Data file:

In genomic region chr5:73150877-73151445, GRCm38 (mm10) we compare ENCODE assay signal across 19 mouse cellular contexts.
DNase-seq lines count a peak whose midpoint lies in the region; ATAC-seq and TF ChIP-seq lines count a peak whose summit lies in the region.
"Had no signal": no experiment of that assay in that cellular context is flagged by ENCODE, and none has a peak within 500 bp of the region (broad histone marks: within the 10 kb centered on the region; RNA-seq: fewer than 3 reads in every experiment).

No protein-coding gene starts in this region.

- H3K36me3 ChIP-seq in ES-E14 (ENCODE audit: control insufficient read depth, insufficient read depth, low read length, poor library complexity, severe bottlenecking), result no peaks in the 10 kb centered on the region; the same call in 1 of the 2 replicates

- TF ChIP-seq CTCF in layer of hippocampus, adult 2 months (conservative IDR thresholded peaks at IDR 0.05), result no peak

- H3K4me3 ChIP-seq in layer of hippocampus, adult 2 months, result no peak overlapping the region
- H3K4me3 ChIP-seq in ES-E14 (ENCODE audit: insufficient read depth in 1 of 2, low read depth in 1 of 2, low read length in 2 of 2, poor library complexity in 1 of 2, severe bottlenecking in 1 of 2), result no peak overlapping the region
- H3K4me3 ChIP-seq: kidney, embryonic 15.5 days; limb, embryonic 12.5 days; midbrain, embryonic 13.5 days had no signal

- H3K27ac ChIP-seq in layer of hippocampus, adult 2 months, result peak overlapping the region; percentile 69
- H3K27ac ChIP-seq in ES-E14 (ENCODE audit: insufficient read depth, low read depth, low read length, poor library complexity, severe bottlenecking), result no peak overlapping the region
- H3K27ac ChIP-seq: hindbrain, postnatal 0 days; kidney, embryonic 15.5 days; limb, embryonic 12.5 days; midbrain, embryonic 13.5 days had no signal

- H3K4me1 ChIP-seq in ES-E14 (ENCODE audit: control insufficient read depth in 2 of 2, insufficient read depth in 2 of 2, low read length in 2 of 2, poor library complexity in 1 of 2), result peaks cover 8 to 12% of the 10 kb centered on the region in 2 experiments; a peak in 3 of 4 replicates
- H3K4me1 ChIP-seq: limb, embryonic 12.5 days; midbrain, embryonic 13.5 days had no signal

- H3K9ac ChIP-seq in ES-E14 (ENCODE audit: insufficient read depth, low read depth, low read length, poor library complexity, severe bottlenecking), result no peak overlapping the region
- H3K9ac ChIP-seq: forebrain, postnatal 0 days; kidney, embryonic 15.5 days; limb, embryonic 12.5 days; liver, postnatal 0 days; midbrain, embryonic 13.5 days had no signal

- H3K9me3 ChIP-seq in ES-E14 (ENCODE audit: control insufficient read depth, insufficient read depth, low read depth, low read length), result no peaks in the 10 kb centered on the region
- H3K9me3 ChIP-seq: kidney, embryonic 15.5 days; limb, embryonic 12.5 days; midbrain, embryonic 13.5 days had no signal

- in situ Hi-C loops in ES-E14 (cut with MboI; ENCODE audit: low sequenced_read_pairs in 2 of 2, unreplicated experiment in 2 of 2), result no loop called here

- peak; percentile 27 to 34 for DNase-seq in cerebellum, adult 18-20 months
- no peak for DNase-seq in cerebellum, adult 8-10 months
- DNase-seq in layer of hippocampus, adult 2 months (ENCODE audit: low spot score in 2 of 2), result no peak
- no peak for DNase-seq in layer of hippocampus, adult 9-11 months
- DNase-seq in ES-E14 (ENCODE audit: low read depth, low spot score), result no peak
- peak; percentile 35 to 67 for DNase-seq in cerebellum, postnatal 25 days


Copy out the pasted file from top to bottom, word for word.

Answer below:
In genomic region chr5:73150877-73151445, GRCm38 (mm10) we compare ENCODE assay signal across 19 mouse cellular contexts.
DNase-seq lines count a peak whose midpoint lies in the region; ATAC-seq and TF ChIP-seq lines count a peak whose summit lies in the region.
"Had no signal": no experiment of that assay in that cellular context is flagged by ENCODE, and none has a peak within 500 bp of the region (broad histone marks: within the 10 kb centered on the region; RNA-seq: fewer than 3 reads in every experiment).

No protein-coding gene starts in this region.

- H3K36me3 ChIP-seq in ES-E14 (ENCODE audit: control insufficient read depth, insufficient read depth, low read length, poor library complexity, severe bottlenecking), result no peaks in the 10 kb centered on the region; the same call in 1 of the 2 replicates

- TF ChIP-seq CTCF in layer of hippocampus, adult 2 months (conservative IDR thresholded peaks at IDR 0.05), result no peak

- H3K4me3 ChIP-seq in layer of hippocampus, adult 2 months, result no peak overlapping the region
- H3K4me3 ChIP-seq in ES-E14 (ENCODE audit: insufficient read depth in 1 of 2, low read depth in 1 of 2, low read length in 2 of 2, poor library complexity in 1 of 2, severe bottlenecking in 1 of 2), result no peak overlapping the region
- H3K4me3 ChIP-seq: kidney, embryonic 15.5 days; limb, embryonic 12.5 days; midbrain, embryonic 13.5 days had no signal

- H3K27ac ChIP-seq in layer of hippocampus, adult 2 months, result peak overlapping the region; percentile 69
- H3K27ac ChIP-seq in ES-E14 (ENCODE audit: insufficient read depth, low read depth, low read length, poor library complexity, severe bottlenecking), result no peak overlapping the region
- H3K27ac ChIP-seq: hindbrain, postnatal 0 days; kidney, embryonic 15.5 days; limb, embryonic 12.5 days; midbrain, embryonic 13.5 days had no signal

- H3K4me1 ChIP-seq in ES-E14 (ENCODE audit: control insufficient read depth in 2 of 2, insufficient read depth in 2 of 2, low read length in 2 of 2, poor library complexity in 1 of 2), result peaks cover 8 to 12% of the 10 kb centered on the region in 2 experiments; a peak in 3 of 4 replicates
- H3K4me1 ChIP-seq: limb, embryonic 12.5 days; midbrain, embryonic 13.5 days had no signal

- H3K9ac ChIP-seq in ES-E14 (ENCODE audit: insufficient read depth, low read depth, low read length, poor library complexity, severe bottlenecking), result no peak overlapping the region
- H3K9ac ChIP-seq: forebrain, postnatal 0 days; kidney, embryonic 15.5 days; limb, embryonic 12.5 days; liver, postnatal 0 days; midbrain, embryonic 13.5 days had no signal

- H3K9me3 ChIP-seq in ES-E14 (ENCODE audit: control insufficient read depth, insufficient read depth, low read depth, low read length), result no peaks in the 10 kb centered on the region
- H3K9me3 ChIP-seq: kidney, embryonic 15.5 days; limb, embryonic 12.5 days; midbrain, embryonic 13.5 days had no signal

- in situ Hi-C loops in ES-E14 (cut with MboI; ENCODE audit: low sequenced_read_pairs in 2 of 2, unreplicated experiment in 2 of 2), result no loop called here

- peak; percentile 27 to 34 for DNase-seq in cerebellum, adult 18-20 months
- no peak for DNase-seq in cerebellum, adult 8-10 months
- DNase-seq in layer of hippocampus, adult 2 months (ENCODE audit: low spot score in 2 of 2), result no peak
- no peak for DNase-seq in layer of hippocampus, adult 9-11 months
- DNase-seq in ES-E14 (ENCODE audit: low read depth, low spot score), result no peak
- peak; percentile 35 to 67 for DNase-seq in cerebellum, postnatal 25 days